Award-winning financial journalist Larry Light is also the author of three novels, two starring financial reporter Karen Glick. This year he made his EQMM debut with the story he reads for this episode in our podcast series, "Dysperception," from the January/February 2018 issue of EQMM.
Last month a long-awaited anthology of Ellery Queen pastiches and parodies entitled The Misadventures of Ellery Queen was released by Wildside Press. Most of the stories it contains were first published in EQMM. To celebrate the book’s publication we decided to have one of the stories recorded for this podcast series. Here is Darcy Bearman, Dell Magazines’ manager for social-media marketing, reading “The Gilbert and Sullivan Clue” by Jon L. Breen, first published in EQMM September/October 1999.
Canadian author Rob Brunet, a creative-writing instructor and cohost of Noir at the Bar Toronto, joins us in this episode in our podcast series. His evocative short stories, often set in the Kawarthas, have been appearing in EQMM since 2015. Here he is reading his story “Skinny’s Beach,” from the February 2016 issue of EQMM.
Our selection this month is from the work of Jack Fredrickson, creator of the Dek Elstrom private eye series. The author made his fiction debut in EQMM’s Department of First Stories in 2002. We caught up with him at the Bouchercon World Mystery Convention in Toronto, Canada in 2017, where he read his story “For the Jingle,” from the May 2009 issue of EQMM, for this podcast.
This month EQMM is making simultaneously available in print and audio podcast a Department of First Stories tale by Boston writer Edwin Hill. The author has also posted some reflections about his EQMM story, the upcoming publication of his first novel, and the editorial process on EQMM’s blog at www.somethingisgoingtohappen.net. A longtime editor, and the current vice president and editorial director for Bedford/St. Martin’s, his remarks should be of interest to many, especially writers. EQMM caught up to Edwin Hill at the Bouchercon World Mystery Convention in Toronto, Canada, in 2017, where he recorded this podcast for us. Here he is reading “White Tights and Mary Janes,” from the January/February 2018 issue of EQMM.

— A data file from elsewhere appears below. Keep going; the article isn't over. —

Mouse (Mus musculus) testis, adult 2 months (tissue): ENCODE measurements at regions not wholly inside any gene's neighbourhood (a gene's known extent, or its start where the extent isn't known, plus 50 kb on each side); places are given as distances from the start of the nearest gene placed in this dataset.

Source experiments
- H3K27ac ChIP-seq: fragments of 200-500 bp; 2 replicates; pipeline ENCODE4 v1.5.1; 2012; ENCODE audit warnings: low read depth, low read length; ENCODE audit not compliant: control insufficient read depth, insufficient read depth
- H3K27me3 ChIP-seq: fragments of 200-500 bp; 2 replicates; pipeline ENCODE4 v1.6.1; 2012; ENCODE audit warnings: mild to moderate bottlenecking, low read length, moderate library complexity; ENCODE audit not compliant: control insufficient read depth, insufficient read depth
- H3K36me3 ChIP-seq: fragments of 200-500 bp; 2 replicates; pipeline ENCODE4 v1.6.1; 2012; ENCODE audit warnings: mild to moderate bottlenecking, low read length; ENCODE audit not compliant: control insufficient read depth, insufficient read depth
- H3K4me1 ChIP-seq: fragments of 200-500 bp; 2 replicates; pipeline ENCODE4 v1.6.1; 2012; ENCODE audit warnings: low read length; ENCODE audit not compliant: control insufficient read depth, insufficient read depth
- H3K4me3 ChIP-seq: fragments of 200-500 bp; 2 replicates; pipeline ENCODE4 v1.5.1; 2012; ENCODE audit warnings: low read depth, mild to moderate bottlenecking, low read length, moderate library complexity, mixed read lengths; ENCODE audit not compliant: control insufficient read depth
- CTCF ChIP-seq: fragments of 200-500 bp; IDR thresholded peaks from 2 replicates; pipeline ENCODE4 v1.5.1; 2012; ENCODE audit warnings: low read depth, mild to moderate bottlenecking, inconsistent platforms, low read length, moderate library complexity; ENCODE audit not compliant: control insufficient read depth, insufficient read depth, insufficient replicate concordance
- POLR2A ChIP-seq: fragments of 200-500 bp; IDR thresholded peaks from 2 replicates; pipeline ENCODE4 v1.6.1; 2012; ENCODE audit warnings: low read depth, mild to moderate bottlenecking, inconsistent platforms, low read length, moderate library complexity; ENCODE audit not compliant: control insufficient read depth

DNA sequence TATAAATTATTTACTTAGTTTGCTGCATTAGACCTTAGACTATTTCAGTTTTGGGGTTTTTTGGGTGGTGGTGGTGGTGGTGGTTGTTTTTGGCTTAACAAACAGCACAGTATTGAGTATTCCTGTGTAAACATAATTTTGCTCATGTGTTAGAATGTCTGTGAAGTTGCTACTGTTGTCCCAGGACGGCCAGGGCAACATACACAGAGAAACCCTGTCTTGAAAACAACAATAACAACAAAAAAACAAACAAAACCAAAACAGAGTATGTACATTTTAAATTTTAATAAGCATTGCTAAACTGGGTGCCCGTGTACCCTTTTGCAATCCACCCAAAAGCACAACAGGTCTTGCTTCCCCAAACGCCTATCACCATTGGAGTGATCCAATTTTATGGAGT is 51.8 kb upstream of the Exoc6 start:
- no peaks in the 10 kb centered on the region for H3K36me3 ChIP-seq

2017’s Bouchercon World Mystery Convention in Toronto, Canada had an international theme and drew writers from around the globe. One of those writers was Iceland’s Ragnar Jónasson, whose novels have made their way onto bestseller lists around the world in recent years. While at Bouchercon, EQMM had the pleasure of recording the author for our podcast series. Here he is reading his tale “A Letter to Santa,” originally published in the January 2015 issue of EQMM.
At the Bouchercon World Mystery Convention in Toronto, in mid October of this year, 1,700 authors and fans gathered from around the globe. U.K. writer Christine Poulson, author of the Cassandra James mysteries and the stand-alone thrillers Invisible and Cold, Cold Heart, attended and recorded her story “Roller-Coaster Ride,” from the December 2014 EQMM, for this podcast.
Our selection this month is from EQMM’s Passport to Crime department, which features stories in translation from around the world. Paul Halter is a bestselling author in his native France, and more of his work is becoming available in English, chiefly through the publisher Locked Room International. “The Wolf of Fenrir,” which first appeared in English in EQMM’s March/April 2015 issue, was translated by John Pugmire, who shares a few thoughts about Halter’s work prior to EQMM associate editor Jackie Sherbow’s reading of the story.
One of EQMM’s most famous features is the Department of First Stories. Over the decades, many important authors in the field have debuted there. This month we present a story from that department. “Just Below the Surface” by Robert Shepherd appeared in the March/April 2017 EQMM. Here is the Michigan author reading his first published fiction.
Agatha Award winner G.M. Malliet has penned two critically acclaimed series of traditional mystery novels. An American who currently lives in the Washington D. C. area, she traveled widely growing up, and almost always chooses British settings for her fiction. Here she is reading her story “The Oxford Tarts,” from the March/April 2017 EQMM.